Steven Weissman's latest "I, Anonymous" spot on his Chewing Gum in Church blog

• The latest Dame Darcy artwork and handicrafts in her latest blog update

• A new illustration by Marco Corona at his Il Canguro Pugilatore blog

A tale of the cartoonist's life from Noah Van Sciver

Laura Park sketches a snowy Chicago street

• Another great batch of sketches at Splog!, the Sergio Ponchione Lost Objects Gallery blog

New drawings from Renee French

Sketches, portraits, & updates from Steve Brodner

• Daily drawings from Dash Shaw at The Ruined Cast blog

• New sketches & strips from Derek Van Gieson at his These Days I Remain blog

Things to See: 1/24/11 Roundup
Written by Mike Baehr | Filed under Things to seeSteven WeissmanSteve BrodnerSergio PonchioneRobert GoodinRichard SalaRenee FrenchNoah Van SciverMark KalesnikoMarco CoronaLilli CarréJosh SimmonsJohn HankiewiczJim FloraJasonHans RickheitEleanor DavisDerek Van GiesonDash ShawDame DarcyAnders Nilsen 24 Jan 2011 9:15 PM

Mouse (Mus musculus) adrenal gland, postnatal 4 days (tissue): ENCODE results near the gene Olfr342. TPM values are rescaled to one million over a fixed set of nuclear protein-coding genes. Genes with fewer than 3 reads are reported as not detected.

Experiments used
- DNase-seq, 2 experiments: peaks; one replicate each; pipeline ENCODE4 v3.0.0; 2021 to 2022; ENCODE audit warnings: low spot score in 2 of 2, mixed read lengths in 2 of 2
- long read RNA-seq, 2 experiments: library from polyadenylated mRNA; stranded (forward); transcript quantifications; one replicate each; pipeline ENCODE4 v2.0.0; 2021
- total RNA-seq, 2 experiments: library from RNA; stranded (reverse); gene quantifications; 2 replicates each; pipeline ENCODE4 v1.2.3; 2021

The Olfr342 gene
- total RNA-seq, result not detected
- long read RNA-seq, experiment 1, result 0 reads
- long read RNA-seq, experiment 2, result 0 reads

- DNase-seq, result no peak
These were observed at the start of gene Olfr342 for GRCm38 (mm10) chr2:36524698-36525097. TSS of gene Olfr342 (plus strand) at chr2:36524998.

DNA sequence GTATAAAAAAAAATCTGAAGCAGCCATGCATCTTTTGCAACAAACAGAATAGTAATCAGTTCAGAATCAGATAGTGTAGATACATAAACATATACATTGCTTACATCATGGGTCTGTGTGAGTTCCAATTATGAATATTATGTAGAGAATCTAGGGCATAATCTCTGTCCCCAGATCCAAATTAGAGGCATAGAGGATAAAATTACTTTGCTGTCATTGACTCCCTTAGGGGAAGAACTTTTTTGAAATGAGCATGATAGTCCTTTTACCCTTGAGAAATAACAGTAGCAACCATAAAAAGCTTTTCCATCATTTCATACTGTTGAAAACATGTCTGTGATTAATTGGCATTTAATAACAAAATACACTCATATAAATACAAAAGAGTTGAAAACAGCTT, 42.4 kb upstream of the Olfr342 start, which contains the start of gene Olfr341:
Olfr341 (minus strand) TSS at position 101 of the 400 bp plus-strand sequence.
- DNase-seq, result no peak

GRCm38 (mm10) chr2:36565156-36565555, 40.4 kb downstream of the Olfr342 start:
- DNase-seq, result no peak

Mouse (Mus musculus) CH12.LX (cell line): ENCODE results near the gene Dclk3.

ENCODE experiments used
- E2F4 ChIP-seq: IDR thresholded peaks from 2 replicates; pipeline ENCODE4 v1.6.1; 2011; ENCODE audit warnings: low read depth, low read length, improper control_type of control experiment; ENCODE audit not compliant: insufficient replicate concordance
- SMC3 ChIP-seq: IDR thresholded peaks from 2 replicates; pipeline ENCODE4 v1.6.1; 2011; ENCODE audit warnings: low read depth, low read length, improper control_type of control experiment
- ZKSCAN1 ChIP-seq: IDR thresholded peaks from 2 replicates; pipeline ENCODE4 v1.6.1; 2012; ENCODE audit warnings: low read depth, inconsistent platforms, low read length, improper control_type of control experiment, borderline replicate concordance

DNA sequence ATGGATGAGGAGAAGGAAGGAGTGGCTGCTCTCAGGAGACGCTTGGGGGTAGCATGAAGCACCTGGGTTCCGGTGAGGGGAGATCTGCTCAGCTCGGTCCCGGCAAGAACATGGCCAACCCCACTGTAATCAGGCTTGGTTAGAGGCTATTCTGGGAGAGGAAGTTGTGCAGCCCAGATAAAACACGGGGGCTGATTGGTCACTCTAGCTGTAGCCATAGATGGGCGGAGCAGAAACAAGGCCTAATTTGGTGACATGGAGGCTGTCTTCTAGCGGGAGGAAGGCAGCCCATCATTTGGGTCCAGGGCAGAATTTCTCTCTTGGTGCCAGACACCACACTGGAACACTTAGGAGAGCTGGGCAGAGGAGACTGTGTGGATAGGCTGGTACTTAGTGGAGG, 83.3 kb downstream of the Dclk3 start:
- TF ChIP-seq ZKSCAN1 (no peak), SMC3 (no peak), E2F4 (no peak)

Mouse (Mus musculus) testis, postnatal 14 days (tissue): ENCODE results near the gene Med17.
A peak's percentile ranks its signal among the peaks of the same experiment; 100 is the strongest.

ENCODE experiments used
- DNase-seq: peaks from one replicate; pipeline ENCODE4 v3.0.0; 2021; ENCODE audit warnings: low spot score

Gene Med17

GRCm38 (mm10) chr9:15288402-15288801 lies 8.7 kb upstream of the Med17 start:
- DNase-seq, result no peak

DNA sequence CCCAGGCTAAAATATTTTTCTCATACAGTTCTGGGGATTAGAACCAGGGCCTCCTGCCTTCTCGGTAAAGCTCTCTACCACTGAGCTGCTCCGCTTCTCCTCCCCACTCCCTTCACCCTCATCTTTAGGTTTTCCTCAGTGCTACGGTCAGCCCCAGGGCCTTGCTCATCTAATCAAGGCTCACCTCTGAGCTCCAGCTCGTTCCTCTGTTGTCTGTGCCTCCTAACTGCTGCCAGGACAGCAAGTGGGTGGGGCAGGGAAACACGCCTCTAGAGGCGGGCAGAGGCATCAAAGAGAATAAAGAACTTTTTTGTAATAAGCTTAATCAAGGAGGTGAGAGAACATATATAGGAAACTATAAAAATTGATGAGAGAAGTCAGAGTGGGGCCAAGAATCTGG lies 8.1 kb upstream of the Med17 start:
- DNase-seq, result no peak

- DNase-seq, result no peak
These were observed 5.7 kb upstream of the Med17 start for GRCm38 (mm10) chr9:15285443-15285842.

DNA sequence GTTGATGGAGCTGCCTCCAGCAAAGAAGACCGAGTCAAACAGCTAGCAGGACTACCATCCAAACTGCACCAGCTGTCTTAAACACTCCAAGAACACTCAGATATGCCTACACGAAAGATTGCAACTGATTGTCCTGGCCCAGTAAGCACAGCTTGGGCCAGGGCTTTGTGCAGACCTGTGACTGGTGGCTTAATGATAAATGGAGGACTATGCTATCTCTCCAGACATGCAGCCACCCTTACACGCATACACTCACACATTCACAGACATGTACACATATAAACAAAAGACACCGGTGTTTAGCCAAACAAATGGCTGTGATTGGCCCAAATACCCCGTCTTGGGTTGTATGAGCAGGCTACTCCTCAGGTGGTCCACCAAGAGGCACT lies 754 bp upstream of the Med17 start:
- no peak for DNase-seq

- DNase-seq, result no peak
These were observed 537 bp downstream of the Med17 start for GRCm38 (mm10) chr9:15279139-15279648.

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Jason's commentary on this page of sound effects lettering for the English edition of You Can't Get There from Here (now seen in Almost Silent) is hilarious; plus more early strips, illustrations and film reviews at his Cats Without Dogs blog

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• New artwork, illustrations and handicrafts and other news (she moved to Savannah, Georgia — be her new intern!) in the latest blog update from Dame Darcy

http://www.fantagraphics.com/images/flog/mike/201101/honeymoon-xx-01-copy.jpg

Another early strip (from 1989) by Richard Sala

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A new sketch by Lilli Carré

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A new strip by Steve Brodner for yesterday's Washington Post

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• "Connecticut" by Josh Simmons — ouch

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Several recent sketchbook pages by Anders Nilsen